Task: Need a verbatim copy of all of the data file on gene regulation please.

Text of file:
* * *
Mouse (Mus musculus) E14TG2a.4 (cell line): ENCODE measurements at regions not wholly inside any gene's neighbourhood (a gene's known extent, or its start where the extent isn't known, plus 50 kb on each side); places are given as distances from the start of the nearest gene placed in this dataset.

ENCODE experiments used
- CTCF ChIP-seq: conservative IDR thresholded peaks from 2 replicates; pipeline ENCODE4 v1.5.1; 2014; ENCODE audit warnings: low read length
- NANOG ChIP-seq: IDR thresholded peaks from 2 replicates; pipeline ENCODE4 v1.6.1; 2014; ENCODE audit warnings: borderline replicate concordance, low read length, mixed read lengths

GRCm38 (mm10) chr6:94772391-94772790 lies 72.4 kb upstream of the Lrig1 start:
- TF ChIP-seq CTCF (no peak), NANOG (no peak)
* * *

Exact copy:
Mouse (Mus musculus) E14TG2a.4 (cell line): ENCODE measurements at regions not wholly inside any gene's neighbourhood (a gene's known extent, or its start where the extent isn't known, plus 50 kb on each side); places are given as distances from the start of the nearest gene placed in this dataset.

ENCODE experiments used
- CTCF ChIP-seq: conservative IDR thresholded peaks from 2 replicates; pipeline ENCODE4 v1.5.1; 2014; ENCODE audit warnings: low read length
- NANOG ChIP-seq: IDR thresholded peaks from 2 replicates; pipeline ENCODE4 v1.6.1; 2014; ENCODE audit warnings: borderline replicate concordance, low read length, mixed read lengths

GRCm38 (mm10) chr6:94772391-94772790 lies 72.4 kb upstream of the Lrig1 start:
- TF ChIP-seq CTCF (no peak), NANOG (no peak)